Known as the "Mother Temple" in Bali, Pura Besakih is situated 3,000 feet up the slopes of Mount Agung in East Bali. Pura Besakih, considered the most important Hindu temple in Bali, is actually a complex of 23 separate temples that can be explored by tourists.
Pura Besakih made the world spotlight in 1963 when the temple - thought to have been saved by the gods - miraculously survived a devastating eruption by Mount Agung.
Pura Besakih was nominated as a potential UNESCO World Heritage Site in 1995.
Culture Crush: read up on Bali's culture.
Pura Besakih's Temples
The Pura Besakih temples are thought to date back to the 14th century, however some locals date them back as early as the 10th century.
Constructed on seven ascending levels, Pura Penataran Agung is the epicenter of the temple district. A giant stairway, decorated by carved figures from the Ramayana and Mahabharata, allows pilgrims to ascend to the top. Multicolored banners flying around Pura Penataran Agung denote the temple's dedication to Shiva, the destroyer god of Hinduism.
The other gods of the Hindu trimurti are also remembered in Pura Besakih; Pura Batu Madeg, devoted to Vishnu (the preserver), can be found to the northwest of the aforementioned temple, with gorgeous spires reaching out to the sky. And Pura Kiduling Kreteg, devoted to Brahma the creator, lies across a gully to the southeast.
These and 19 other temples spread across the complex represent the holiest of holies for the devout Balinese, who come to bring gifts for the gods and take back holy water from here to use in temple ceremonies in their home villages.
- Temple run: Find out more about Bali's top temples.
Pura Besakih's Festivals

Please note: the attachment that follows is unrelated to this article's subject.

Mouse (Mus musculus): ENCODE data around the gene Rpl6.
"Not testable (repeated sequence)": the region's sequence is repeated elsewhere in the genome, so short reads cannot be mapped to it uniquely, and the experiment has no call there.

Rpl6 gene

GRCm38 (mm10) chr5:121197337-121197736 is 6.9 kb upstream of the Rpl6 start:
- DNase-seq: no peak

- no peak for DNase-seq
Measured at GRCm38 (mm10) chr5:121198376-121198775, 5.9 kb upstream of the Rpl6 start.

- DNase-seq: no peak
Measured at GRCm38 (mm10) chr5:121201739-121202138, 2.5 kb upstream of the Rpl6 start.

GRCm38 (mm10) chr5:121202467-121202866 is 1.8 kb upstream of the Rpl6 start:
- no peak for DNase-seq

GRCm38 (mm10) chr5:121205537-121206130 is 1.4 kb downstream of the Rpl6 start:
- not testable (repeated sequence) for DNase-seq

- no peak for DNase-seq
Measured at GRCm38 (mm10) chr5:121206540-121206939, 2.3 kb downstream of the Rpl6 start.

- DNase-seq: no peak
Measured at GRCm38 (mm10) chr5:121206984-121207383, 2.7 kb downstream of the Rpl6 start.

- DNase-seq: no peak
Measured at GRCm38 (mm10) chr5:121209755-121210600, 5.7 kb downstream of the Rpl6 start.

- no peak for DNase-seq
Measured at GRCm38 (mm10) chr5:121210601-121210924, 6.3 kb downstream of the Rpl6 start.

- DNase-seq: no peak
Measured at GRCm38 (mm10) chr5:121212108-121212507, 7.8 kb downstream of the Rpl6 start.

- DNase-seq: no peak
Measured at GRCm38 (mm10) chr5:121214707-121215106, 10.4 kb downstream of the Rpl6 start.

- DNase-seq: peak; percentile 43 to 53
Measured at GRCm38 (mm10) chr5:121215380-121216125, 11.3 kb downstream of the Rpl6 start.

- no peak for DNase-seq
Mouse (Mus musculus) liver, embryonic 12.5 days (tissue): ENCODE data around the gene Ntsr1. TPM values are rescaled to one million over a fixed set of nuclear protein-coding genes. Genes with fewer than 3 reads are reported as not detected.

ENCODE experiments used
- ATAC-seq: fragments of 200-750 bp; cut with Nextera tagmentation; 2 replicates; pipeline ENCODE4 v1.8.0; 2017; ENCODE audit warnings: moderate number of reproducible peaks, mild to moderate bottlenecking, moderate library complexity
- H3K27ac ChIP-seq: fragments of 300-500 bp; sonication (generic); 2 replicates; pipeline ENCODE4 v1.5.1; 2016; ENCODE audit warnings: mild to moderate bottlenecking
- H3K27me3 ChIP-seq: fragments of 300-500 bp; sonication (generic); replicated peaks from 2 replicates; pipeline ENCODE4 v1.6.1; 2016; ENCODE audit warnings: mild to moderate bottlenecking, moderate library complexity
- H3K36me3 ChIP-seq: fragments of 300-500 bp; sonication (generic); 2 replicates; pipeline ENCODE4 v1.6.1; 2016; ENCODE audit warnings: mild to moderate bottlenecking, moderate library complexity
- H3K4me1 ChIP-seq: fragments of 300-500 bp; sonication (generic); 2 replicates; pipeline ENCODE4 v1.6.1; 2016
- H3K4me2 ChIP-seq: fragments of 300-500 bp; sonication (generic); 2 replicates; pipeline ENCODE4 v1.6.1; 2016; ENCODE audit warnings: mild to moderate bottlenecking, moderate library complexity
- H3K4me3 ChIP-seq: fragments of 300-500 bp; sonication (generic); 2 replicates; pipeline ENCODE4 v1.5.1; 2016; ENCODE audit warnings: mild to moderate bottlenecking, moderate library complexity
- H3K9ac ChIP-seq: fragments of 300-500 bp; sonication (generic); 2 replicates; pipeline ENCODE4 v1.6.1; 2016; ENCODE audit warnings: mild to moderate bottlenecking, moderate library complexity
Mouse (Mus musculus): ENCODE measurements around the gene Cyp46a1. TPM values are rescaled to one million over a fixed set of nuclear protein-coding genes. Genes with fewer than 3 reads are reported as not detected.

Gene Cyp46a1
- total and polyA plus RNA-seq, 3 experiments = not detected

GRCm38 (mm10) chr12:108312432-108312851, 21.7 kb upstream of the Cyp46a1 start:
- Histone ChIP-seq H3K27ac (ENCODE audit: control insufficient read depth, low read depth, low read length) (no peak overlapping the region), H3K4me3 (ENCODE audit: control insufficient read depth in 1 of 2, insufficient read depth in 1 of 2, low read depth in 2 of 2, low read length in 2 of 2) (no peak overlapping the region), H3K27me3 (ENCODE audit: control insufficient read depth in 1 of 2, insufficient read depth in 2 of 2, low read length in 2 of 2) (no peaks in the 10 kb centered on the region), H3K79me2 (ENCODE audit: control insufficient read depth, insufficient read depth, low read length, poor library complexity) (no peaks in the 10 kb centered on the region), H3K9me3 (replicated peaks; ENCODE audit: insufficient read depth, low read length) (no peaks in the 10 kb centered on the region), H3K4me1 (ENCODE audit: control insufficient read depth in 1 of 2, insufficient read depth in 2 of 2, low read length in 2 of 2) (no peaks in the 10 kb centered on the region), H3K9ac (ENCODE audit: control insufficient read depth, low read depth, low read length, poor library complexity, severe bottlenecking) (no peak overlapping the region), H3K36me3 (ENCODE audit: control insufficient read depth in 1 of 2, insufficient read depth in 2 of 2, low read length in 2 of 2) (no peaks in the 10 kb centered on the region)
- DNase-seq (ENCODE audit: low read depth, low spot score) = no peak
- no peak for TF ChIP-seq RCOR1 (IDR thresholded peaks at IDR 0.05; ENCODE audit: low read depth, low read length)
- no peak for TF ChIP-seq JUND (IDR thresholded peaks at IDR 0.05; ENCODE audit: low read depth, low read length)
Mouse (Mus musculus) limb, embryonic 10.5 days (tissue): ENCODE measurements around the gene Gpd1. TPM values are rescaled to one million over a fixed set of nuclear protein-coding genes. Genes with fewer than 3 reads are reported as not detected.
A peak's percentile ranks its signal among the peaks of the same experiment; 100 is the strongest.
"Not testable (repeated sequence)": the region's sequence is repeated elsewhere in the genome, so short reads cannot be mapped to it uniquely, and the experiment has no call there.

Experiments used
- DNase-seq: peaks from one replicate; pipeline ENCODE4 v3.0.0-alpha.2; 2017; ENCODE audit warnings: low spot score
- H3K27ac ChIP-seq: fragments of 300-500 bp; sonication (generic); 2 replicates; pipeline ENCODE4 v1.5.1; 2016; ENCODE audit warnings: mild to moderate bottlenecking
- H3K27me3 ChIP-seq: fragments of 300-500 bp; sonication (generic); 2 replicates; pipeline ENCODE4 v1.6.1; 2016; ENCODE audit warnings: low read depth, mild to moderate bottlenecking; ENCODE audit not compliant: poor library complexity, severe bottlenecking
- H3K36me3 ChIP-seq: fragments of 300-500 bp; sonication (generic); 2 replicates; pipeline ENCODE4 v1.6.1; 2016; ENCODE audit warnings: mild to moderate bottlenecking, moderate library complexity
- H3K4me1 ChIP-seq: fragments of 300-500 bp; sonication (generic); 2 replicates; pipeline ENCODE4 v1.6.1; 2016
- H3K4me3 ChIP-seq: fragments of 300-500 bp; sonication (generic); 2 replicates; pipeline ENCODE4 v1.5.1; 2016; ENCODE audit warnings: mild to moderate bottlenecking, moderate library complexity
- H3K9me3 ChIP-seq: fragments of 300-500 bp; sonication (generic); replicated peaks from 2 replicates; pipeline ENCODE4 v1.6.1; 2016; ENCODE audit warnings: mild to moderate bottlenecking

Each of the individual temples in Pura Besakih has its own odalan, or temple festival; you're almost certain to come across one being celebrated whenever you visit the temple complex.
But for the biggest temple festivals in Pura Besakih, you should time your visit to one of the following dates:
Batara Turun Kabeh: the eve of the tenth lunar month marks the high point of a full month's festivities, the name of which translates to “the gods descend together”.
The Balinese believe the gods of all temple shrines on Pura Besakih simultaneously descend to earth during Batara Turun Kabeh, and villagers from all over the island converge to offer them sacrifices and celebrate. Watch the purification pilgrimage, where Balinese make a slow procession bearing heirlooms and holy objects, all to be sanctified in the temple's holy waters.
The date corresponds to the Balinese saka calendar, and occurs on the following dates relative to the western Gregorian calendar:
Odalan of Pura Penataran Agung: the odalan (temple festival) of Besakih's biggest single temple occurs every 210 days. Come for the spectacle of thousands of Balinese converging on the stairs ascending the terraces, and praying facing the largest temple bearing altars to the Hindu trimurti.
The date corresponds to the Balinese pawukon calendar, and occurs on the following dates relative to the western Gregorian calendar:
Visiting Pura Besakih
Pura Besakih and other loosely-connected Hindu temples around Mount Agung can be explored on a day trip from Ubud or Denpasar. Tourists can wander from temple to temple; each site differs according to deity and purpose.
The Pura Besakih temple complex is extremely active; scores of different Hindu ceremonies are held throughout the year. Pura Pentataran Agung and other temples may be closed to tourists during special worship days - ask in Ubud before making the journey to Pura Besakih.